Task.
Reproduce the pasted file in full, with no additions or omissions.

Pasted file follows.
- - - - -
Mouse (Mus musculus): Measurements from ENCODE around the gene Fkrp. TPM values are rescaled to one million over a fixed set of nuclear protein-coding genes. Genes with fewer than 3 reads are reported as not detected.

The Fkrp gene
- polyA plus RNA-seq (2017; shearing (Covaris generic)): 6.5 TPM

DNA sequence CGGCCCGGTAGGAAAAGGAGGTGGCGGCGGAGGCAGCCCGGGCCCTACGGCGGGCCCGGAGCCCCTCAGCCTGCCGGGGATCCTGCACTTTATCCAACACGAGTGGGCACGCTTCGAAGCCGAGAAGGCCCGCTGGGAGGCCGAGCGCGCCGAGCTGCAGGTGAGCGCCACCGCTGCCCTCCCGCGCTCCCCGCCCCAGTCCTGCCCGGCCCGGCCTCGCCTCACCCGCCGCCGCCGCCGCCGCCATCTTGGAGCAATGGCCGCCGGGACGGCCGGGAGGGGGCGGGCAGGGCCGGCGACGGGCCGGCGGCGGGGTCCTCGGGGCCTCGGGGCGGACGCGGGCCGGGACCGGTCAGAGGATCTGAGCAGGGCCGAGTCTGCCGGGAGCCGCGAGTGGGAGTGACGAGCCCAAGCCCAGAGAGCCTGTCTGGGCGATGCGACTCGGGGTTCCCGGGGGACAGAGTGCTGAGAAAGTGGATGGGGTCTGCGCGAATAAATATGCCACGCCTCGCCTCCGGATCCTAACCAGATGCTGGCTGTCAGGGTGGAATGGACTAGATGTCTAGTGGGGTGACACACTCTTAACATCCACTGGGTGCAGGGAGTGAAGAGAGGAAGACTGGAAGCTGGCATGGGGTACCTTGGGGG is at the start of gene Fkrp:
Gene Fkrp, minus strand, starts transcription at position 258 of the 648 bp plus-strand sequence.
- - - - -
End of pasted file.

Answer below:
Mouse (Mus musculus): Measurements from ENCODE around the gene Fkrp. TPM values are rescaled to one million over a fixed set of nuclear protein-coding genes. Genes with fewer than 3 reads are reported as not detected.

The Fkrp gene
- polyA plus RNA-seq (2017; shearing (Covaris generic)): 6.5 TPM

DNA sequence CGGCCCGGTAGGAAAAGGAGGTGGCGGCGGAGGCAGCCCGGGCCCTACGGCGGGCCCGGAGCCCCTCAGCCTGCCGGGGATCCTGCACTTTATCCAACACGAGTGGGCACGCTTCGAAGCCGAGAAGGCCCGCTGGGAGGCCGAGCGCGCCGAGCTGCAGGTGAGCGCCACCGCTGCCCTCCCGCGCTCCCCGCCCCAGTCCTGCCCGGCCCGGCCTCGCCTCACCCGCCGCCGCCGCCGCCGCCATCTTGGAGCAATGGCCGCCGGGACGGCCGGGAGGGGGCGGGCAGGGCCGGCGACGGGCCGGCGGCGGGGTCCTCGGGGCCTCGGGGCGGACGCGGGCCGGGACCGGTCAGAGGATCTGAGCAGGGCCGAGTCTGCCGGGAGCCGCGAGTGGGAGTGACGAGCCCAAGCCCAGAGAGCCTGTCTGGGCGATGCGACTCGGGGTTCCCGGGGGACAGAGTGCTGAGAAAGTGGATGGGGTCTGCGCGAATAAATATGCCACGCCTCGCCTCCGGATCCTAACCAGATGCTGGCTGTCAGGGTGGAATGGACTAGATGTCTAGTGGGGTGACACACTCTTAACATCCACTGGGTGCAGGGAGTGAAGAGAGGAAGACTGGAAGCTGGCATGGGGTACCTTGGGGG is at the start of gene Fkrp:
Gene Fkrp, minus strand, starts transcription at position 258 of the 648 bp plus-strand sequence.